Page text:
"The only thing my father gave me of any value was pain...and you want to take that away?" 

As someone who is less than a year younger than Shia LaBeouf and grew up watching Even Stevens there was no doubt that Alma Har’el’s Honey Boy was going to be something of an emotional endeavor; a deeply moving experience that would both be reminiscent of while also completely unraveling this element of my early teen years that created nothing but fond memories. This is obviously an extremely personal piece and it's tough sometimes to criticize as much, but thankfully there's little need for that here as LaBeouf relays exposure therapy sessions that helped him work through the trauma caused by his relationship with his father during a specific point in time in a way that pieces together both how he grew into the person he's become as well as exploring how he's moved past it. It's cathartic, sure, but for viewers who can remember how naturally funny and flat-out talented LaBeouf came across in that Disney channel show, Honey Boy also serves as this honest, unguarded piece of insight into the pain behind that comedy.

The film goes back and forth between LaBeouf's time as a child actor (referred to as Otis in the film), when he was living in a motel with his father who would come to set and run lines with him, and the post-arrest version of LaBeouf (Lucas Hedges) as he attempts to immerse himself in this treatment that has him repeating these stories that scarred him until they don't hurt anymore. As played by Noah Jupe, twelve year-old Otis adores his father and seeks his affection unabashedly yet his father, James (LaBeouf), has no real idea what it means to be a good dad or role model; instead James simply dismisses any display of emotion with a distant, "wipe your face, Otis. Don't cry in front of me." It's devastating, but so is most of what we see depicted in the film. Jupe's younger Otis is dealing with this father figure who wants to be good to him, wants to be there for him, but isn't good for his development in any sense of the word (his dad nonchalantly offering him cigarettes and booze at the age of twelve) and it seems Otis understands this, but doesn't know another way to navigate what he's experiencing other than to go along with it. There are key lines that stand out as pure truth that one can tell stuck with LaBeouf from his childhood as well, things such as his father resorting to bragging about the sound of his own piss hitting the toilet. Moments when there aren't really words to describe the amount of tragedy being experienced and within many of these scenarios LaBeouf paints one simply has to let the heartbreak wash over them while knowing this little boy has comes out the other side and is doing better. Alex Somers' fantastic score also helps considerably in allowing said tragedy to flow over and around the viewer rather than overwhelm them.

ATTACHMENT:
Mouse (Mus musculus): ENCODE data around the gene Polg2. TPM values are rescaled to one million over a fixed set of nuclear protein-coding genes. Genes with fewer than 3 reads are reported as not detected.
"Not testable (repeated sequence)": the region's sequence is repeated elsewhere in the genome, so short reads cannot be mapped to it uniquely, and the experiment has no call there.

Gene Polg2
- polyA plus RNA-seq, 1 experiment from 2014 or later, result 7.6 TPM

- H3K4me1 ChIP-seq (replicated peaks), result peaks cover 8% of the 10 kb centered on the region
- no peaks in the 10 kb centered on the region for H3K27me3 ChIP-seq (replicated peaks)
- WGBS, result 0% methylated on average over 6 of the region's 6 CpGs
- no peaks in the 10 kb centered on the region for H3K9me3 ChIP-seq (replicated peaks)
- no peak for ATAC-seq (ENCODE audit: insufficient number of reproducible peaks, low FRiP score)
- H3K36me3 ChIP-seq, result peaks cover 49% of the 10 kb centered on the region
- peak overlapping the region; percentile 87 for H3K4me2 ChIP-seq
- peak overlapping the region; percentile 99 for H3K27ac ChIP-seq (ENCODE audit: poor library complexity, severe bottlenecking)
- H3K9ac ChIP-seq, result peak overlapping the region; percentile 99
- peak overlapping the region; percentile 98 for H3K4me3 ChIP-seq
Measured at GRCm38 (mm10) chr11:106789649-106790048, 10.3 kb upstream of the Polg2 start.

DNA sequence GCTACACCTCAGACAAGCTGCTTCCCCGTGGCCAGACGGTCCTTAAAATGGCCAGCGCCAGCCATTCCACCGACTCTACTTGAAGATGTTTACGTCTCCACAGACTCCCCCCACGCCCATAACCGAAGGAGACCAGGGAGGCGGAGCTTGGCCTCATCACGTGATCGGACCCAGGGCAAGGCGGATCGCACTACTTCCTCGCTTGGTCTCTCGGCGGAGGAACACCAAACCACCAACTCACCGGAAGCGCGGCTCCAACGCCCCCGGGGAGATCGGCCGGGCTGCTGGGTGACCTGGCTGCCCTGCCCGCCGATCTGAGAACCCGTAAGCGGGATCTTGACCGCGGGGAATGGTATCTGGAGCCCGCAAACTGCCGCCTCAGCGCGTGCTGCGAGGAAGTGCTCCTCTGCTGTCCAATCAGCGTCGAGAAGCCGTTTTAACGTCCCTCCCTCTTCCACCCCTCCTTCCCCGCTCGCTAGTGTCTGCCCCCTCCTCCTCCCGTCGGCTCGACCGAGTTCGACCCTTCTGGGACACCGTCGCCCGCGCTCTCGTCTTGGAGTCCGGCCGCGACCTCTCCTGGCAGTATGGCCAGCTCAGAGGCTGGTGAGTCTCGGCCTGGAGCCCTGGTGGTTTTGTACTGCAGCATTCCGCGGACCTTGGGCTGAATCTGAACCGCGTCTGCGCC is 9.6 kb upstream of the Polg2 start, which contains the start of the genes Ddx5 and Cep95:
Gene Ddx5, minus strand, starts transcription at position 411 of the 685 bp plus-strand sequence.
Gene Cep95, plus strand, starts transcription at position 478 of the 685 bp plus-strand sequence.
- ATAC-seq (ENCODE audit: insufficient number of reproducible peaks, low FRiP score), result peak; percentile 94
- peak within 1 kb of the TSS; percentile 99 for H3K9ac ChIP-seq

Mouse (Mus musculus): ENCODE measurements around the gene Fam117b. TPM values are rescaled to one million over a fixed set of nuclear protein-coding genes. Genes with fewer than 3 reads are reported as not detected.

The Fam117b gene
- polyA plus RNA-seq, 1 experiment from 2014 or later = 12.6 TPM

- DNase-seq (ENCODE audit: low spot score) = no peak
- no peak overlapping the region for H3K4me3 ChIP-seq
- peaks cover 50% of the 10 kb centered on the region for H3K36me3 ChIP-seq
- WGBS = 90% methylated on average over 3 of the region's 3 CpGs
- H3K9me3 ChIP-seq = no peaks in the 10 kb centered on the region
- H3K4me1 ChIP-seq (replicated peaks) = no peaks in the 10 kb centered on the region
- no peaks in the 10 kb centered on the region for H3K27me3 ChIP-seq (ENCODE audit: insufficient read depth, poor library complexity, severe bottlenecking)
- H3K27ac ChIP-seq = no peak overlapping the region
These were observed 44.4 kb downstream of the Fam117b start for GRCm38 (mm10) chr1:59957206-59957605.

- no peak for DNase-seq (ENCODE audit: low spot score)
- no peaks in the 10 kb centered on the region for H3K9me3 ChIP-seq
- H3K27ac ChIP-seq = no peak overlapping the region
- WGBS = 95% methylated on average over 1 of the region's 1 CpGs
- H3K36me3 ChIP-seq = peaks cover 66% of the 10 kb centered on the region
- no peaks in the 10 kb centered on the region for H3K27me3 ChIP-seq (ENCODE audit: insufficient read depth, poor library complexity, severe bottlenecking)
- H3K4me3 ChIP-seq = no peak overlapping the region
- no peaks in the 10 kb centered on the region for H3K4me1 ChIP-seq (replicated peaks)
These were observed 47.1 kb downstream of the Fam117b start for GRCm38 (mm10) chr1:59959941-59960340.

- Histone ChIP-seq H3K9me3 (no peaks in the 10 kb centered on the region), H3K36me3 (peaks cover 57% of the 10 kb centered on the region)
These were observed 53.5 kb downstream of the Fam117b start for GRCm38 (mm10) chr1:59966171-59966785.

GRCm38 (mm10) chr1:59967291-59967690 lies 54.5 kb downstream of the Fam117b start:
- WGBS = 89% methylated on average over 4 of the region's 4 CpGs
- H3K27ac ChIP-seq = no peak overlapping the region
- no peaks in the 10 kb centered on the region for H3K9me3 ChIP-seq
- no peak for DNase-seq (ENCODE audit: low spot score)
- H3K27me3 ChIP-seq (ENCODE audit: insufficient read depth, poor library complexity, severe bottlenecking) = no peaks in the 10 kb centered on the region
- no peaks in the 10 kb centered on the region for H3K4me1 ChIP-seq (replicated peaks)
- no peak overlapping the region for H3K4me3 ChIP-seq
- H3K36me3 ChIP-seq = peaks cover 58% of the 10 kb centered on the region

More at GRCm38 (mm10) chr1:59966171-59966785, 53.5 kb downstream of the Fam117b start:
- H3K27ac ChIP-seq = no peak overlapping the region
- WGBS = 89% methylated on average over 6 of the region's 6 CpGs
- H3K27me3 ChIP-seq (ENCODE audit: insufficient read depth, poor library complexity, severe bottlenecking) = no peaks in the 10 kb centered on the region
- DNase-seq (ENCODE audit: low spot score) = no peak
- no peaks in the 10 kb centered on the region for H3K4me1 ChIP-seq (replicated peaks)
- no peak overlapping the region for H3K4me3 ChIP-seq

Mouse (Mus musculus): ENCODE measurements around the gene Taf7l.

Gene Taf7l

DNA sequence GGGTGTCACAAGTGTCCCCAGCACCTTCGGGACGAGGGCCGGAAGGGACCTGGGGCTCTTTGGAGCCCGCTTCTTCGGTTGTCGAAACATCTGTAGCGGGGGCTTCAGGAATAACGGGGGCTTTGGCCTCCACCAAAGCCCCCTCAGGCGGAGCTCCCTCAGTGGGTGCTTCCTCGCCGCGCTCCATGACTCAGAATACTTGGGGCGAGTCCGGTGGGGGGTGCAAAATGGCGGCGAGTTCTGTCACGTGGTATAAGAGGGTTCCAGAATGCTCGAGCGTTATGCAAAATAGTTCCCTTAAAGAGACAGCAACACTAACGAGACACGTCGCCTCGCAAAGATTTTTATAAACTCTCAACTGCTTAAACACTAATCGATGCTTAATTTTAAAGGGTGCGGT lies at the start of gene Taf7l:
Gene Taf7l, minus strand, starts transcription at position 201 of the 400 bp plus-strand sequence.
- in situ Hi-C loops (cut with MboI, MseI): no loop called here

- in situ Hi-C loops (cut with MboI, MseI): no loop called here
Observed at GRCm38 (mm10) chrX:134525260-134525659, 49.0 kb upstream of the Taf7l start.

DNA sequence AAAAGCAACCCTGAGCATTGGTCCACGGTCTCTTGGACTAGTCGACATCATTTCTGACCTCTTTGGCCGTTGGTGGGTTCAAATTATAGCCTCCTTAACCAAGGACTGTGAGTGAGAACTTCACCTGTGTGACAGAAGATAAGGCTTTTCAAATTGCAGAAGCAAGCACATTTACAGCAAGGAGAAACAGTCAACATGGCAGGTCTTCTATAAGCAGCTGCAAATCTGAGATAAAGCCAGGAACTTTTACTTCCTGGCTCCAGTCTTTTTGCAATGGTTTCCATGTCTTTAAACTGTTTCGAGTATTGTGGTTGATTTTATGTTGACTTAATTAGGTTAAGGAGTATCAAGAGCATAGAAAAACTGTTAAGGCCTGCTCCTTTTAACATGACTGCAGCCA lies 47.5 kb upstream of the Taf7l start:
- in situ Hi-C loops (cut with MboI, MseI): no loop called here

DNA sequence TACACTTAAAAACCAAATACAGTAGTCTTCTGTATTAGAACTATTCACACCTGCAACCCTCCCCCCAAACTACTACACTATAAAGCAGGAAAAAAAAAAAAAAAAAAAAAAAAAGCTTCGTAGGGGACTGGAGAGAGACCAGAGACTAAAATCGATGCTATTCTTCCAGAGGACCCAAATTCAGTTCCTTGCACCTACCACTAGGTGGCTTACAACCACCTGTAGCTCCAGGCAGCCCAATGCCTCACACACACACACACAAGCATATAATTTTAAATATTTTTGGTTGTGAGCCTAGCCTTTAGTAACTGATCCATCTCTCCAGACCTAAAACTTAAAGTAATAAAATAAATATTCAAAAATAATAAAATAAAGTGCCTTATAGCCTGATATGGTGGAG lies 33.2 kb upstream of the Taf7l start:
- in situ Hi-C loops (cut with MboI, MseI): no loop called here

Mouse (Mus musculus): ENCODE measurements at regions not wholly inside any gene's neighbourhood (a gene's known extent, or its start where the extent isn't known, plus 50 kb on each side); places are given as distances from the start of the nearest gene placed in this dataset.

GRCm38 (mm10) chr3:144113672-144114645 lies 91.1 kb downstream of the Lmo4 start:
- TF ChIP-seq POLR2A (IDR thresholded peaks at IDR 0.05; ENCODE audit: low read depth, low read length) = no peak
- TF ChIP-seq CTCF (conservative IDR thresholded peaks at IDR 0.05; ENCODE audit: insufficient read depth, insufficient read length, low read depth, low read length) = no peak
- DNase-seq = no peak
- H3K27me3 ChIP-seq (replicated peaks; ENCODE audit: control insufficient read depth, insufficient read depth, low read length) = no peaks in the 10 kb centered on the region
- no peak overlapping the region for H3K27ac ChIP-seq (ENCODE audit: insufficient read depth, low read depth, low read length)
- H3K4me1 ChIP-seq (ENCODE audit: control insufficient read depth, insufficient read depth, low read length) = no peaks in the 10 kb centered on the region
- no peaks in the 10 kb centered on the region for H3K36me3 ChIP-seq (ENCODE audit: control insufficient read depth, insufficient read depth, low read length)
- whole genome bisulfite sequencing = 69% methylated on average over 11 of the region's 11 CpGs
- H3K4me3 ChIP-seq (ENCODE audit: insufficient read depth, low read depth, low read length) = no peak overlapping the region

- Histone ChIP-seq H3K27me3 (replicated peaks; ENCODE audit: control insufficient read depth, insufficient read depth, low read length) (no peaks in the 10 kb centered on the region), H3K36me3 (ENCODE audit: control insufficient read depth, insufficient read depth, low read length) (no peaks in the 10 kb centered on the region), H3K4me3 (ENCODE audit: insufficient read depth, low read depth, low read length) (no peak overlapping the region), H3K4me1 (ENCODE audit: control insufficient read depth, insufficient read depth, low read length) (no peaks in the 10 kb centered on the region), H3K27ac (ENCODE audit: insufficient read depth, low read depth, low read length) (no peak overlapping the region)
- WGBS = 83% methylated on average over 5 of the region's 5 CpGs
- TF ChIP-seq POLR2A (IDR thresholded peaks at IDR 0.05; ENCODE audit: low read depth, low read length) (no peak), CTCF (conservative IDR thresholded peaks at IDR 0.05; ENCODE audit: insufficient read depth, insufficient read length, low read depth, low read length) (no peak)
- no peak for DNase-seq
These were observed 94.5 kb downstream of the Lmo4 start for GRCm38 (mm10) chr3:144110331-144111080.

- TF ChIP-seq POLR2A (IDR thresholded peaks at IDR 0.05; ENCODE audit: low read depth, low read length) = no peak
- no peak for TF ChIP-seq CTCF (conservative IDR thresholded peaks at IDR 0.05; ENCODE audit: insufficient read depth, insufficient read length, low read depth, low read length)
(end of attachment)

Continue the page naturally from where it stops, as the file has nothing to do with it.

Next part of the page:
The third film from director Destin Daniel Cretton (Short Term 12, The Glass Castle) stars Michael B. Jordan, Jamie Foxx, and Brie Larson in the true story of a Harvard-educated lawyer named Bryan Stevenson (based on a book written by the actual Stevenson) who goes to Alabama in the late eighties to defend the disenfranchised and wrongly condemned including Foxx's Walter McMillian, a man sentenced to death despite evidence proving his innocence.

Every single word in that description would lead one to believe Just Mercy is an inevitably powerful film that is both timely and timeless as it touches on the indifference to inequality and justice in our society as its been fated to have been constructed; a world with a “justice deficient” as Stevenson would describe it, so why then...does everything about Just Mercy feel as formulaic as the old gospel hymns referenced within it? There's no taking away that this is a good movie, but there's no denying it goes down exactly as you expect it to also. That isn't to say the story isn't important or to criticize the story the film is telling, but more it is a recognition that Cretton and co-writer Andrew Lanham (The Shack) might have done more to execute this in a fashion not so routine; to find a way of conveying the story in unexpected ways rather than resting on the fact the true story is compelling enough on its own.

On DVD & Blu-Ray: December 17, 2019

New Trailer for TOP GUN: MAVERICK